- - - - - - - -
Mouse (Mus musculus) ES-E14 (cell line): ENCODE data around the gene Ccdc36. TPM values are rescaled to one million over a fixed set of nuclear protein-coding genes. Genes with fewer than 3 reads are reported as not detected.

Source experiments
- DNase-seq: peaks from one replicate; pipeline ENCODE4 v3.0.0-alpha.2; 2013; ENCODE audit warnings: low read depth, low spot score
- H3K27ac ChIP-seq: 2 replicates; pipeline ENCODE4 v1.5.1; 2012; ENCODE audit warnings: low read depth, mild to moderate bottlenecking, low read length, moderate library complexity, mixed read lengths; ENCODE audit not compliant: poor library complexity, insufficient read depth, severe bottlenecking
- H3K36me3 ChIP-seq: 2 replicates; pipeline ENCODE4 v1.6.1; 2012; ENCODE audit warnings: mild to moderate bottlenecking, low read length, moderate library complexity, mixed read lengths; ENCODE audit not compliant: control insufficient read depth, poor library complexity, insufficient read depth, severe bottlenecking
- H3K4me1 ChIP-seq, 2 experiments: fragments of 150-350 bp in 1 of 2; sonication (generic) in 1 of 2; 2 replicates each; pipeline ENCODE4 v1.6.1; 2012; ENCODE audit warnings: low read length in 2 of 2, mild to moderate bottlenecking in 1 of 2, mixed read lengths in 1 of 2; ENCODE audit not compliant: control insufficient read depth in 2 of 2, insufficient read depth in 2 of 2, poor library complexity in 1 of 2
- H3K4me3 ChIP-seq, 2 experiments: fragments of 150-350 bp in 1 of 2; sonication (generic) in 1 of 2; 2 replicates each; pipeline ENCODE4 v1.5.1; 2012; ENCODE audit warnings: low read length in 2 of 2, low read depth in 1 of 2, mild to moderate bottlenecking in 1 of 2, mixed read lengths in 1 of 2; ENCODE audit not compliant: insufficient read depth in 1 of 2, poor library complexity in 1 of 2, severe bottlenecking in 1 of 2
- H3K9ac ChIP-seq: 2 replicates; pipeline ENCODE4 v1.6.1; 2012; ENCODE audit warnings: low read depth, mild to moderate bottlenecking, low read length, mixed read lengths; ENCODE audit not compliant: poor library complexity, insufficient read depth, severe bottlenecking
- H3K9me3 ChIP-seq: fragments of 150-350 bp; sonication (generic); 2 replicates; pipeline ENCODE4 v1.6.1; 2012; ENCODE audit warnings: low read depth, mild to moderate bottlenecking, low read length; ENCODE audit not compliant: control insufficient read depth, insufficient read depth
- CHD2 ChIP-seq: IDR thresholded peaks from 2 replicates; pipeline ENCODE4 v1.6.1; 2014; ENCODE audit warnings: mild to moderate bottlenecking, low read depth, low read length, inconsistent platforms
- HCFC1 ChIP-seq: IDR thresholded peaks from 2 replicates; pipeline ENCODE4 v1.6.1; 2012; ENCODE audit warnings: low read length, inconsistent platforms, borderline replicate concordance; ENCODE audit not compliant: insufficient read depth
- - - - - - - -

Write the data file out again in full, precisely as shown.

Mouse (Mus musculus) ES-E14 (cell line): ENCODE data around the gene Ccdc36. TPM values are rescaled to one million over a fixed set of nuclear protein-coding genes. Genes with fewer than 3 reads are reported as not detected.

Source experiments
- DNase-seq: peaks from one replicate; pipeline ENCODE4 v3.0.0-alpha.2; 2013; ENCODE audit warnings: low read depth, low spot score
- H3K27ac ChIP-seq: 2 replicates; pipeline ENCODE4 v1.5.1; 2012; ENCODE audit warnings: low read depth, mild to moderate bottlenecking, low read length, moderate library complexity, mixed read lengths; ENCODE audit not compliant: poor library complexity, insufficient read depth, severe bottlenecking
- H3K36me3 ChIP-seq: 2 replicates; pipeline ENCODE4 v1.6.1; 2012; ENCODE audit warnings: mild to moderate bottlenecking, low read length, moderate library complexity, mixed read lengths; ENCODE audit not compliant: control insufficient read depth, poor library complexity, insufficient read depth, severe bottlenecking
- H3K4me1 ChIP-seq, 2 experiments: fragments of 150-350 bp in 1 of 2; sonication (generic) in 1 of 2; 2 replicates each; pipeline ENCODE4 v1.6.1; 2012; ENCODE audit warnings: low read length in 2 of 2, mild to moderate bottlenecking in 1 of 2, mixed read lengths in 1 of 2; ENCODE audit not compliant: control insufficient read depth in 2 of 2, insufficient read depth in 2 of 2, poor library complexity in 1 of 2
- H3K4me3 ChIP-seq, 2 experiments: fragments of 150-350 bp in 1 of 2; sonication (generic) in 1 of 2; 2 replicates each; pipeline ENCODE4 v1.5.1; 2012; ENCODE audit warnings: low read length in 2 of 2, low read depth in 1 of 2, mild to moderate bottlenecking in 1 of 2, mixed read lengths in 1 of 2; ENCODE audit not compliant: insufficient read depth in 1 of 2, poor library complexity in 1 of 2, severe bottlenecking in 1 of 2
- H3K9ac ChIP-seq: 2 replicates; pipeline ENCODE4 v1.6.1; 2012; ENCODE audit warnings: low read depth, mild to moderate bottlenecking, low read length, mixed read lengths; ENCODE audit not compliant: poor library complexity, insufficient read depth, severe bottlenecking
- H3K9me3 ChIP-seq: fragments of 150-350 bp; sonication (generic); 2 replicates; pipeline ENCODE4 v1.6.1; 2012; ENCODE audit warnings: low read depth, mild to moderate bottlenecking, low read length; ENCODE audit not compliant: control insufficient read depth, insufficient read depth
- CHD2 ChIP-seq: IDR thresholded peaks from 2 replicates; pipeline ENCODE4 v1.6.1; 2014; ENCODE audit warnings: mild to moderate bottlenecking, low read depth, low read length, inconsistent platforms
- HCFC1 ChIP-seq: IDR thresholded peaks from 2 replicates; pipeline ENCODE4 v1.6.1; 2012; ENCODE audit warnings: low read length, inconsistent platforms, borderline replicate concordance; ENCODE audit not compliant: insufficient read depth